Brussels (Brussels Morning) Israel’s Prime Minister, Benjamin Netanyahu, has placed his world-leading vaccination campaign front and centre of his re-election campaign, as the country prepares for its fourth parliamentary elections in less than two years, AP reported on Thursday.
Faced with a corruption case in which he is accused of granting favours to powerful media figures in exchange for positive coverage, Netanyahu seems to be doing everything in his power to divert media attention from the scandal, and switch the focus onto Israel’s vaccination campaign success story.
Running out of shots
By 4 January, Israel had vaccinated some 12% of its citizens with the initial dose of the vaccine. Since the launch of the vaccination programme on 20 December, the campaign has been outpacing its set goal of 150,000 shots per day, an achievement that has drawn widespread international praise.
Health Minister Yuli Edelstein told Israeli media that he was in contact with Pfizer, seeking to advance February’s vaccine order and move it to January, since at the current pace the country is set to use up half of its vaccine reserves by 10 January.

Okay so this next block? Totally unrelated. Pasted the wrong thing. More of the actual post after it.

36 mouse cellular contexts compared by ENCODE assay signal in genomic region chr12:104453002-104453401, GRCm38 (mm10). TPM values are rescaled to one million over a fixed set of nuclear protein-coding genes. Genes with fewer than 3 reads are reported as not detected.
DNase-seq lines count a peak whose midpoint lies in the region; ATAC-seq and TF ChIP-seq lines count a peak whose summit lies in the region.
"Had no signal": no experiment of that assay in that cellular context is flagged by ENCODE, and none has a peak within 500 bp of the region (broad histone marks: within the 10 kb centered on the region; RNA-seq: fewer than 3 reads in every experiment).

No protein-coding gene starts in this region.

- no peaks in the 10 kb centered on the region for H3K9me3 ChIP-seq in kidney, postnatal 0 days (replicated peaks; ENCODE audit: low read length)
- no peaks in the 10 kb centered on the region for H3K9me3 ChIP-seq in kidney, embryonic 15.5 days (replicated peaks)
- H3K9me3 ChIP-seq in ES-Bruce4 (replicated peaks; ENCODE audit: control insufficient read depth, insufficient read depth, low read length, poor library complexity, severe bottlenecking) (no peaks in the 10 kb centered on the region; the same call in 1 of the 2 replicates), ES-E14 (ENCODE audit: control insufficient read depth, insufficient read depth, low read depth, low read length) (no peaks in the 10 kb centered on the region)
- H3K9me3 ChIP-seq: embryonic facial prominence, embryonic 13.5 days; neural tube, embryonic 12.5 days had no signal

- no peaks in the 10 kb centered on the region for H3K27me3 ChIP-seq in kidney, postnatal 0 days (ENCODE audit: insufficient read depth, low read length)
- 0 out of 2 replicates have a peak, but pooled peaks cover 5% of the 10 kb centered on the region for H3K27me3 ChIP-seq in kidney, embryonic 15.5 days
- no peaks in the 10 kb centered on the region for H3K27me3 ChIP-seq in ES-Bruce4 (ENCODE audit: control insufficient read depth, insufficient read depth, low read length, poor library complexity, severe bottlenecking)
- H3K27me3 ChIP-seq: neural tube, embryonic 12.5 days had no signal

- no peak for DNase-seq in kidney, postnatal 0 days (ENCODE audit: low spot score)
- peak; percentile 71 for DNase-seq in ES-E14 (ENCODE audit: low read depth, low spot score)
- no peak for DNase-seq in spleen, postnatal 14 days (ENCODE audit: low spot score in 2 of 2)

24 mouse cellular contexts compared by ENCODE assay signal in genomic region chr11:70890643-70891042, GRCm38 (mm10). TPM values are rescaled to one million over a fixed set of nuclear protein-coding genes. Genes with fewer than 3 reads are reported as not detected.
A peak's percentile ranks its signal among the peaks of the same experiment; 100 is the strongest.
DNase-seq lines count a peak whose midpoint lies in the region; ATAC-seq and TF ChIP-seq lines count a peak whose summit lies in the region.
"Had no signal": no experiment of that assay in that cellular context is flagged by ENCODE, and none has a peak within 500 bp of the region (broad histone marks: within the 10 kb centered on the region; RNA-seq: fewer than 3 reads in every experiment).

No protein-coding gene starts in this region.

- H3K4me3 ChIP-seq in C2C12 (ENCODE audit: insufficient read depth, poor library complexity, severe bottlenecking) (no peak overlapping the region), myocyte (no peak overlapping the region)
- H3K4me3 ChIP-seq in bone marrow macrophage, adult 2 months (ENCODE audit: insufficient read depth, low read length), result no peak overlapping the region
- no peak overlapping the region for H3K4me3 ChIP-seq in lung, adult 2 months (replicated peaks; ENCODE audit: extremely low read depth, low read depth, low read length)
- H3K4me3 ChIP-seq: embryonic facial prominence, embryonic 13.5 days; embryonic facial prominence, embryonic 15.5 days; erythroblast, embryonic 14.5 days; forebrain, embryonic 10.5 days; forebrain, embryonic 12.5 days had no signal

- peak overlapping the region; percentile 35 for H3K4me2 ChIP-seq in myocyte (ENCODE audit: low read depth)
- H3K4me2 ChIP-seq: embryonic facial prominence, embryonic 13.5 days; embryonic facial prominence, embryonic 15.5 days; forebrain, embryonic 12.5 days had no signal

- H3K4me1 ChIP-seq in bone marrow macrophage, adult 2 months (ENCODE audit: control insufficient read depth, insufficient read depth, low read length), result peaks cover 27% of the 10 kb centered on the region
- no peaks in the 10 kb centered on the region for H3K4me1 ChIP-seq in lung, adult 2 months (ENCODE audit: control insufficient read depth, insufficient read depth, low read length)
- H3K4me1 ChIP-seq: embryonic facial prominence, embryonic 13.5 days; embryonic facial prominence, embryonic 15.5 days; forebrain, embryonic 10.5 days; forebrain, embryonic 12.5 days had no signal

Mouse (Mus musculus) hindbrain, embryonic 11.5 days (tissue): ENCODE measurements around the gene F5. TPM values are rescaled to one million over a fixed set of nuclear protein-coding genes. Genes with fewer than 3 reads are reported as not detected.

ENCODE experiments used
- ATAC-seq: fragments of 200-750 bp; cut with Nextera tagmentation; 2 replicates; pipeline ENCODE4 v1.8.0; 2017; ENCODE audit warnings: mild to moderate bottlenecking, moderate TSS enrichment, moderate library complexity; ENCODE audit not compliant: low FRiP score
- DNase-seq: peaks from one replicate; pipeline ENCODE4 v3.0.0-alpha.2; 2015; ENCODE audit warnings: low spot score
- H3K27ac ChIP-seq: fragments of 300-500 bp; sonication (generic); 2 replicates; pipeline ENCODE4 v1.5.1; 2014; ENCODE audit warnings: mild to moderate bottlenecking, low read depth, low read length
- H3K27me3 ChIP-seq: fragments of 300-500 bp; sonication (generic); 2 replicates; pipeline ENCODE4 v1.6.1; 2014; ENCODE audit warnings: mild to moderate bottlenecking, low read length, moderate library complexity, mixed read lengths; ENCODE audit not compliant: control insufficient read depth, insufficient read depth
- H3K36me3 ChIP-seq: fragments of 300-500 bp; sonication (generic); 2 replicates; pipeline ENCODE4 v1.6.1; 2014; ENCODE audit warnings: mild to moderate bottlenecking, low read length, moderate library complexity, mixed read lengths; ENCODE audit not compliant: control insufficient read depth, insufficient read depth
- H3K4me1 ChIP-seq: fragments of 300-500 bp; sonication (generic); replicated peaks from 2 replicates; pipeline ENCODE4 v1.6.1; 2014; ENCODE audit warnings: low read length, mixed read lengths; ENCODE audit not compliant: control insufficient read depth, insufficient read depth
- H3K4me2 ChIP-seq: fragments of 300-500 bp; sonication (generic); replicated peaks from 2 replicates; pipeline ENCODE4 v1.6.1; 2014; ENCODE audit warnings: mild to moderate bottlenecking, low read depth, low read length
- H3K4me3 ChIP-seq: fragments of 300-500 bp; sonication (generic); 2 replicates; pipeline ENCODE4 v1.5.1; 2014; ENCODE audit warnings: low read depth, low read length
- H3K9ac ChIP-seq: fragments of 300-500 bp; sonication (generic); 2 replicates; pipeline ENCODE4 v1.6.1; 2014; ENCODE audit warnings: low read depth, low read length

If the vaccine order cannot be accelerated, Israel plans to pause new vaccinations, in order to reserve the doses required for the second shot which it is recommended should be administered 21 days after the first. Therefore, while vaccinations would continue, they would be reserved specifically for those who have already received the first dose.
Vaccines before ballots
While the expanded indictment against Netanyahu paint a grim picture of his illegal practices – court documents list 150 separate incidents in which he attempted to exert direct control over the media – the outgoing prime minister is saturating the media landscape with messages linking him to the successes of the vaccination programme.
“I have brought the vaccines and you are giving the vaccines,” he told medics at a clinic in northern Israel. “The whole world is amazed at Israel. They are writing that Israel is a wonder.” The government’s aims to complete the vaccination of almost all Israeli citizens by the end of March – just in time for the 23 March elections.
Israel has faced political instability over the past two years. There have been three parliamentary elections since September 2019, since no party has been able to secure a majority, which entails winning 61 seats in the Knesset. A coalition agreement between the two largest parties in 2020 resulted in plans to rotate the prime minister’s office between the two.However, the Knesset was dissolved before Netanyahu’s rival Benny Gantz had his turn as the head of the government, priming the country for yet another election.